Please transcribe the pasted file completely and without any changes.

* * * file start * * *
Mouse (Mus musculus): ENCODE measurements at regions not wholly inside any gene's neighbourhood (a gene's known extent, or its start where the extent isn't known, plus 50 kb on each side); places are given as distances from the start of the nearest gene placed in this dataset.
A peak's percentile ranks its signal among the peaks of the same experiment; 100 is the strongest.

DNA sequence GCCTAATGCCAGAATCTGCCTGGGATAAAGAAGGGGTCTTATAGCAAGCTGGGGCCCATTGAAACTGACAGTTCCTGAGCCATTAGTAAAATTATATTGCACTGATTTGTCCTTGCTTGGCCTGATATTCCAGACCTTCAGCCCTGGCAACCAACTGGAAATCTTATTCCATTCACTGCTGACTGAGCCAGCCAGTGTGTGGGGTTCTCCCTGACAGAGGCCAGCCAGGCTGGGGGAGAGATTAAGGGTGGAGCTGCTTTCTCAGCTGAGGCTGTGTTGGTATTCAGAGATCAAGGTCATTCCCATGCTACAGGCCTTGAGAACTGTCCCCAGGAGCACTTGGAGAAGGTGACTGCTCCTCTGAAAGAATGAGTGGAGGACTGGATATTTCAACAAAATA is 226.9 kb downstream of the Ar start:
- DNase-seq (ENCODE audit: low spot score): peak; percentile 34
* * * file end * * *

Mouse (Mus musculus): ENCODE measurements at regions not wholly inside any gene's neighbourhood (a gene's known extent, or its start where the extent isn't known, plus 50 kb on each side); places are given as distances from the start of the nearest gene placed in this dataset.
A peak's percentile ranks its signal among the peaks of the same experiment; 100 is the strongest.

DNA sequence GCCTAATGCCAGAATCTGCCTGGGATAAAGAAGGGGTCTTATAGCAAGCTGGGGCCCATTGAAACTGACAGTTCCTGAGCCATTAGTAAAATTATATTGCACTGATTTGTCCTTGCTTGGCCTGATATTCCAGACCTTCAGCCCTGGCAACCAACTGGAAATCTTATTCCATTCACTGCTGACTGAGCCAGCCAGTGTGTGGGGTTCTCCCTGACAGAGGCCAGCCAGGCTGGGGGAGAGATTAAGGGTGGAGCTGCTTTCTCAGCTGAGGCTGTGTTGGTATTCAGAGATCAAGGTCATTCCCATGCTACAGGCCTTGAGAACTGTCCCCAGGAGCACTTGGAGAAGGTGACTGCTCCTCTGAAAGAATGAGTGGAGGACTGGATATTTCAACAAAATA is 226.9 kb downstream of the Ar start:
- DNase-seq (ENCODE audit: low spot score): peak; percentile 34